United States v. Richardson, IV, No. 11-20773 (5th Cir. 2013)

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Justia Opinion Summary

Defendant challenged his conviction for distribution of child pornography, arguing that he did not "distribute" child pornography by storing images in a shared folder accessible on a peer-to-peer computer network. Considering that defendant was a computer technician with computer experience, he affirmatively downloaded the LimeWare program, he maintained 144 videos of child pornography in his shared folder, he knew that others could access the materials stored in his shared folder, and a law enforcement officer actually downloaded one such video, the court held that the evidence was sufficient to support a finding that defendant distributed child pornography under 18 U.S.C. 2254(a)(2)(B). Any error in calculating the total offense level was harmless, given the district court's clear statements that it would have imposed the same sentence regardless of the correctness in the calculation. Accordingly, the court affirmed the conviction and sentence.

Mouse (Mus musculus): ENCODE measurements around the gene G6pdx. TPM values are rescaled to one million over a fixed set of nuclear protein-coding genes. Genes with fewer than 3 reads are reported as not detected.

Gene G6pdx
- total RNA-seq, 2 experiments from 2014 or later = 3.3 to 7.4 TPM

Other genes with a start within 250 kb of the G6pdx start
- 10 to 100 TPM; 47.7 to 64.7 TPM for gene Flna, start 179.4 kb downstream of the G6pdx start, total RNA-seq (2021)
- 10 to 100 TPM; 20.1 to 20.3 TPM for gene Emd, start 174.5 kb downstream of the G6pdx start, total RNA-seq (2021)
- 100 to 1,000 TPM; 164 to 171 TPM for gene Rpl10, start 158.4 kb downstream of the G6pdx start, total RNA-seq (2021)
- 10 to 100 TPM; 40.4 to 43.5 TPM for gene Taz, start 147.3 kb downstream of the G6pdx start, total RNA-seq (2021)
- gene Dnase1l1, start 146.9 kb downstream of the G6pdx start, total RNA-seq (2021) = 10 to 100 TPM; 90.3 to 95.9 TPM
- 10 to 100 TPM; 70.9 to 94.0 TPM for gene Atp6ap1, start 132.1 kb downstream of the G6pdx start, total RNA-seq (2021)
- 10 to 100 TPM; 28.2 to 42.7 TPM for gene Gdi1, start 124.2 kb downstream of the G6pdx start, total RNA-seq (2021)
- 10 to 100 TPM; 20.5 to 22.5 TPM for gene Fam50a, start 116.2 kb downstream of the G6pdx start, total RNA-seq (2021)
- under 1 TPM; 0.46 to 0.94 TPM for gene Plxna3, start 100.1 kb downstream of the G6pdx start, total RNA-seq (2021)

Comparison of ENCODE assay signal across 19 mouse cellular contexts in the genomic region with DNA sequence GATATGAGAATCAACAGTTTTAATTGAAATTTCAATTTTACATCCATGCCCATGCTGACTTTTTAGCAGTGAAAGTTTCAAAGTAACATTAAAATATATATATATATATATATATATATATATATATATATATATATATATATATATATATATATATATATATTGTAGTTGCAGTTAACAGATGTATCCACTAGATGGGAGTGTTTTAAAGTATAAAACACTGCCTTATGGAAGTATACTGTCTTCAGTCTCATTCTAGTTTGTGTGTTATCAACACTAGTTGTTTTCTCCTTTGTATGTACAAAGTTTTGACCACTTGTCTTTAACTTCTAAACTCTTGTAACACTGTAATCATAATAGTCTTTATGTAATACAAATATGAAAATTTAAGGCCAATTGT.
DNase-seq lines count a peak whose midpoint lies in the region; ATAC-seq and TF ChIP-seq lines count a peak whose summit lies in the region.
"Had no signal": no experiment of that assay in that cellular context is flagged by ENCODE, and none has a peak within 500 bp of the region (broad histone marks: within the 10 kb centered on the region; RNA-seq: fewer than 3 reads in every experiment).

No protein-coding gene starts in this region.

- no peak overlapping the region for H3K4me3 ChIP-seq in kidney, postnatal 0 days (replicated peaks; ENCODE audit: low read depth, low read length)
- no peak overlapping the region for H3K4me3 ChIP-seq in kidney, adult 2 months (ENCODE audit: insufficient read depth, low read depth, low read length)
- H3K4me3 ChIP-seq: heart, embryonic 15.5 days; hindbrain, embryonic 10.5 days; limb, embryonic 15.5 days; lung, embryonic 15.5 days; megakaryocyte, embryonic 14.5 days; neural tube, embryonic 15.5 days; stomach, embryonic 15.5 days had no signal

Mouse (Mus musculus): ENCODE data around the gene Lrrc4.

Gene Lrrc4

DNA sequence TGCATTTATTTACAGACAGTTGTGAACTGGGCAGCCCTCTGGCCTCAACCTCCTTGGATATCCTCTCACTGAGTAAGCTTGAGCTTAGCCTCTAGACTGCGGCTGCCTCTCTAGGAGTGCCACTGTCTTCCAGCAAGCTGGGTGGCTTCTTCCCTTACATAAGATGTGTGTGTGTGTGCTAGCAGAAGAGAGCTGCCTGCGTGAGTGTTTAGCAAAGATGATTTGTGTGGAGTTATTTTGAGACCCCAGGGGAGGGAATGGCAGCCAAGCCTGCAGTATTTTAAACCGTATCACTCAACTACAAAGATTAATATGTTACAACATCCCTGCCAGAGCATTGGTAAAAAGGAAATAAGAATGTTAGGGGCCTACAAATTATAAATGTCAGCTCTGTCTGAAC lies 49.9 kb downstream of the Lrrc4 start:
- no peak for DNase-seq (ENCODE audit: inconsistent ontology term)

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Case: 11-20773 Document: 00512193497 Page: 1 Date Filed: 04/01/2013 IN THE UNITED STATES COURT OF APPEALS United States Court of Appeals FOR THE FIFTH CIRCUIT Fifth Circuit FILED April 1, 2013 No. 11-20773 Lyle W. Cayce Clerk UNITED STATES OF AMERICA, Plaintiff-Appellee v. BENNIE E. RICHARDSON, IV, Defendant-Appellant Appeal from the United States District Court for the Southern District of Texas Before DAVIS, GRAVES, and HIGGINSON, Circuit Judges. W. EUGENE DAVIS, Circuit Judge: Bennie E. Richardson, IV ( Richardson ) challenges his conviction for distribution of child pornography, arguing that he did not distribute child pornography by storing images in a shared folder accessible on a peer-to-peer computer network. Richardson also asserts that the district court erred in applying a two-level enhancement under U.S.S.G. § 2G2.2(b)(6) based on the use of a computer. For the reasons more fully set forth below, we AFFIRM. Case: 11-20773 Document: 00512193497 Page: 2 Date Filed: 04/01/2013 No. 11-20773 I. Richardson challenges his conviction and sentence following a bench trial on stipulated facts. The parties stipulated to the following. On July 14, 2008, Lieutenant M. Gray, the Unit Commander for the Houston Metro Internet Crimes Against Children Task Force, entered a peer-to-peer network using undercover software to locate and identify individuals making child pornography available to others online. Lieutenant Gray searched for shared files accessible to the general public using common search terms associated with child pornography. Lieutenant Gray located a user in Pasadena, Texas, offering a large variety of videos that, by their titles, appeared to be child pornography. He proceeded to download a video of child pornography from the user, ultimately identified as Bennie Richardson. On July 25, 2008, a search warrant was executed on the Pasadena residence where Richardson, along with two other individuals, resided. Richardson was found upstairs, standing in front of a computer when officers entered. Police found LimeWire a peer-to-peer file-sharing program running with files being actively transferred to Richardson s computer.1 Peer-to-peer file sharing is a means of Internet communication utilizing software that lets users exchange digital files through a network of linked computers. Users access peer-to-peer networks by downloading the peer-to-peer software from the Internet; this software is used exclusively for sharing digital files. Generally, after a user downloads or installs the software, either the user selects a folder to store downloaded files or the installation program designates the shared folder as the default folder into which files are automatically downloaded. Files that are downloaded into the shared folder (or downloaded into a separate folder but later placed into the shared folder) are available to 1 Forensic examination revealed that the files that were completely transferred in this instance were adult pornography. 2 Case: 11-20773 Document: 00512193497 Page: 3 Date Filed: 04/01/2013 No. 11-20773 anyone on the peer-to-peer network for downloading. Someone interested in sharing child pornography with other peer-to-peer network users need only leave or place such files in his shared folder, which other users may then access by searching for relevant terms and phrases. The peer-to-peer program is structured so as to incentivize the sharing of files. As stipulated to by the parties: Most [peer-to-peer] software gives each user a rating based on the number of files he/she is contributing to the network. This rating affects the user s ability to download files. The more files a user is sharing, the greater his/her ability is to download files. This rating system is intended to encourage users to share their files, thus propagating the [peer-to-peer] network. As a result, a user s ability to download files hinges in part on the number of files the user contributes to the network. In this instance Richardson s shared file on LimeWire contained 144 videos; the videos were determined to be known child pornography. Police also examined two computer hard drives owned by Richardson; each contained images and videos of children under the age of 18 participating in sexual activities. Richardson admitted that he was the only person in the home using the computer in his room and that none of the residents knew of his activities involving child pornography; that he was a computer technician and was very knowledgeable about computers; that he was familiar with common search terms associated with child pornography; that he installed LimeWire on his computer; and that he knew that what was in his shared folder was made available to others through file sharing. 3 Case: 11-20773 Document: 00512193497 Page: 4 Date Filed: 04/01/2013 No. 11-20773 Following the bench trial on stipulated facts,2 Richardson was found guilty of distribution of child pornography in violation of 18 U.S.C. §§ 2252A(a)(2)(B) and 2252A(b)(1) (Count 1) and possession of child pornography involving the sexual exploitation of minors in violation of 18 U.S.C. §§ 2252A(a)(5)(B), 2252A(b)(2), and 2256(8)(A) (Count 2). After the district court granted Richardson s request for a two-level acceptance of responsibility decrease and varied down one additional level, Richardson had a total offense level of 34 and a criminal history category of I, producing a Guidelines range of 151 to 188 months. The district court imposed a sentence of 151 months on Count 1 and 120 months on Count 2 (to run concurrently). The district court stated that even if its calculation under the Guidelines was incorrect, it would still impose the same sentence. II. Richardson first argues that his conduct did not amount to distribution under the statute.3 We review a claim of statutory interpretation de novo. United 2 The parties had a bench trial on stipulated facts solely to preserve the issue of whether Richardson s conduct constituted distribution. Thus Richardson did not contest any of the underlying facts in this case, only the legal definition of distributes and whether his conduct meets that definition. This approach is not controverted on appeal, hence we express no opinion as to the propriety of a stipulated bench trial rather than a conditional guilty plea as a procedural vehicle that preserves an issue for appeal or how such an approach conforms with the Federal Rules of Criminal Procedure, notably Rules 11 and 23, as well as with double jeopardy doctrine. 3 While Richardson frames his argument as an inquiry into whether there was sufficient evidence that he committed the offense (and thus articulates that the standard of review is whether the finding of guilty is supported by substantial evidence), Richardson s real challenge is that what he did failed to amount to distribution, an element of the offense. Thus, the appeal presents an underlying issue of statutory construction. See United States v. Saldana, 427 F.3d 298, 306 n.21 (5th Cir. 2005) (noting that although posited as a sufficiency challenge, the defendants real challenge was that their actions were not prohibited by any statute); cf. United States v. Compian-Torres, No. 11-10921, ---F.3d---,2013 WL 1135808, at *2 (5th Cir. Mar. 19, 2013) (addressing, but not resolving, the question of which standard of review is appropriate when a challenge to the sufficiency of the evidence masks a purely legal question). 4 Case: 11-20773 Document: 00512193497 Page: 5 Date Filed: 04/01/2013 No. 11-20773 States v. Clayton, 613 F.3d 592, 595 (5th Cir. 2010). Section 2252A(a)(2)(B) provides, in relevant part: (a) Any person who .... (2) knowingly receives or distributes .... (B) any material that contains child pornography that has been mailed, or using any means or facility of interstate or foreign commerce shipped or transported in or affecting interstate or foreign commerce by any means, including by computer; .... shall be punished . . . . 18 U.S.C. § 2252A(a)(2)(B) (2006). Noting that § 2252A does not define distributes, Richardson argues that the plain meaning of the word is to deliver. He cites an Eleventh Circuit Pattern Jury Instruction, which reads: To distribute something means to deliver or transfer possession of it to someone else, with or without any money involved in the transaction. ELEVENTH CIRCUIT PATTERN JURY INSTRUCTIONS (CRIMINAL CASES) 83.4A (2010). Richardson alleges that there is no evidence that he actually delivered or transferred possession of his child pornography to another person; rather, he installed LimeWire on his computer, downloaded materials that included child pornography, and then, unbeknownst to him, an undercover officer downloaded a video from Richardson s computer. Richardson contends that he did not control whether or not others would download files from his account; he merely kept files in a shared folder, such that others could gain access to the files on the computer only if they affirmatively initiated a download. He maintains that storing files on a peer-to-peer network in this manner is akin to leaving magazines containing child pornography in a public location: while anyone would be able to pick up the magazines or even take 5 Case: 11-20773 Document: 00512193497 Page: 6 Date Filed: 04/01/2013 No. 11-20773 them, his act of leaving the magazines has not actually transferred possession of the magazines. We recognize that we have not yet addressed the issue of whether placing items in a shared folder on a peer-to-peer program may constitute distribution for purposes of the statute. We have, however, numerous times held that use of a peer-to-peer program can constitute distribution for the purposes of U.S.S.G. § 2G2.2(b)(3)(B).4 For example, in United States v. Powers we stated: Powers used a peer-to-peer program on his computer to obtain images of child pornography and, also, to make the images available to others. Under the Guidelines, making the images available to others constitutes distribution and may be accounted for as relevant conduct. 379 F. App x 347, 348 (5th Cir. 2010).5 Other circuits have squarely addressed this issue, and we find the reasoning of the Tenth Circuit in United States v. Shaffer persuasive. 472 F.3d 1219 (10th Cir. 2007). In Shaffer, the defendant downloaded images and videos from a peer-to-peer computer network and stored them in a shared folder on his computer which was accessible to other users of the network. Id. at 1220-21. Shaffer was convicted of distribution of child pornography and argued on appeal as Richardson does here that he did not distribute child pornography because he did not actively transfer possession to another; rather he was only a passive participant in the process. Id. at 1223. The Tenth Circuit rejected this argument, concluding that Shaffer distributed child pornography in the sense 4 U.S.S.G. § 2G2.2(b)(3)(B) provides for an increase of five levels where an offense involving the sexual exploitation of a minor involved: Distribution for the receipt, or expectation of receipt, of a thing of value, but not for pecuniary gain . . . . (emphasis added). 5 See, e.g., United States v. Onken, 440 F. App x 304, 305 (5th Cir. 2011) ( [Defendants] were sophisticated users of computers and the file-sharing program who knowingly made their child pornography files available to others and obtained child pornography files from the filesharing network. . . . The district court did not err in finding that they distributed child pornography . . . . ); see also United States v. Burman, 666 F.3d 1113, 1118-19 (8th Cir. 2012). 6 Case: 11-20773 Document: 00512193497 Page: 7 Date Filed: 04/01/2013 No. 11-20773 of having delivered, transferred, dispersed, or dispensed it to others. Id. The court compared Shaffer s role in the process to that of the owner of a self-service gas station: although the owner might not be present and does nothing when a motorist purchases gas at the pump, the gas station owner distributes gasoline just as a computer user on a peer-to-peer network distributes child pornography by making the material available for other users on the network just as the gasoline is available to passing motorists.6 Id. at 1223-24. The First Circuit reached the same conclusion in United States v. Chiaradio, stating: When an individual consciously makes files available for others to take and those files are in fact taken, distribution has occurred, and [t]he fact that the defendant did not actively elect to transmit those files is irrelevant. 684 F.3d 265, 282 (1st Cir. 2012).7 Such is the case here. We agree with the conclusions set forth in Shaffer and Chiaradio, and we conclude that downloading images and videos containing child pornography from a peer-to-peer computer network and storing them in a shared folder accessible to other users on the network amounts to distribution under § 2252A(a)(2)(B) under the stipulated facts in this case. Considering that Richardson was a computer technician with computer experience, he affirmatively downloaded the LimeWire program, he maintained 144 videos of child pornography in his shared folder, he knew that others could access the 6 We note that the owner of a gas station, unlike a passive user on a peer-to-peer filesharing network, affirmatively places a product into the marketplace and expects remuneration. We note as well that the sale of gas, a tangible good, entails a transfer of possession, whereas the transmittal of digital child pornography, an intangible good, does not. That the Tenth Circuit s analogy is not a perfect one, however, does not in any way upset our confidence in its interpretation of the statute. 7 See also United States v. Budziak, 697 F.3d 1105, 1108-10 (9th Cir. 2012) (holding that the placement of child pornography in a shared folder on a peer-to-peer network constitutes distribution of child pornography); United States v. Collins, 642 F.3d 654, 656-57 (8th Cir. 2011) (same). 7 Case: 11-20773 Document: 00512193497 Page: 8 Date Filed: 04/01/2013 No. 11-20773 materials stored in his shared folder, and Lieutenant Gray actually downloaded one such video, the evidence was sufficient to support a finding that Richardson distributed child pornography in violation of § 2252A(a)(2)(B). III. Richardson also argues that the application of the two-level enhancement under U.S.S.G. § 2G2.2(b)(6) constituted unwarranted double-counting because the statute of conviction contemplates the use of a computer to commit the crime as one of the elements of the offense, and therefore the computer was already included in his base offense level.8 We review a district court s interpretation and application of the Sentencing Guidelines de novo. United States v. Valenzuela-Quevedo, 407 F.3d 728, 731 (5th Cir. 2005). Although § 2252A(a)(2)(B) provides that the offense can be committed by any means or facility of interstate or foreign commerce . . . including by computer, § 2G2.2(b)(6) does not expressly forbid double-counting. In United States v. Calbat we held that the Guidelines do not contain a general prohibition against double-counting; rather, double-counting is prohibited only if the relevant Guideline expressly forbids it. 266 F.3d 358, 364 (5th Cir. 2001). Because § 2G2.2(b)(6) does not expressly prohibit double-counting, the district court did not err in applying § 2G2.2(b)(6).9 We also note that the statutory language including by computer does not require computer use to violate the statute: using a computer is just one example of a manner in which child pornography can be transmitted, and 8 U.S.S.G. § 2G2.2(b)(6) provides: If the offense involved the use of a computer or an interactive computer service for the possession, transmission, receipt, or distribution of the material, or for accessing with intent to view the material, increase by 2 levels. 9 See also United States v. Desadier, No. 11-31110, 2012 WL 5285102, at *2 (5th Cir. Oct. 26, 2012) (finding district court s application of § 2G2.2(b)(6) did not constitute impermissible double-counting); United States v. Lynde, 428 F. App x 334, 338 (5th Cir. 2011) (same). 8 Case: 11-20773 Document: 00512193497 Page: 9 Date Filed: 04/01/2013 No. 11-20773 Richardson would have violated the statute had he transported child pornography by any means affecting interstate commerce. See 18 U.S.C. § 2252A(a)(2)(B). As the Sixth Circuit noted in United States v. Lewis, because Lewis could have violated the statute without using a computer, we cannot say that computer use is an element of the crime, and the use of a computer may serve as an offense characteristic affecting the determination of his sentence [and] may result in an additional sentence enhancement. 605 F.3d 395, 403 (6th Cir. 2010). And further, any error in calculating the total offense level was harmless, given the district court s clear statements that it would have imposed the same sentence regardless of the correctness in the calculation. IV. Finding no error, the judgment of the district court is AFFIRMED. 9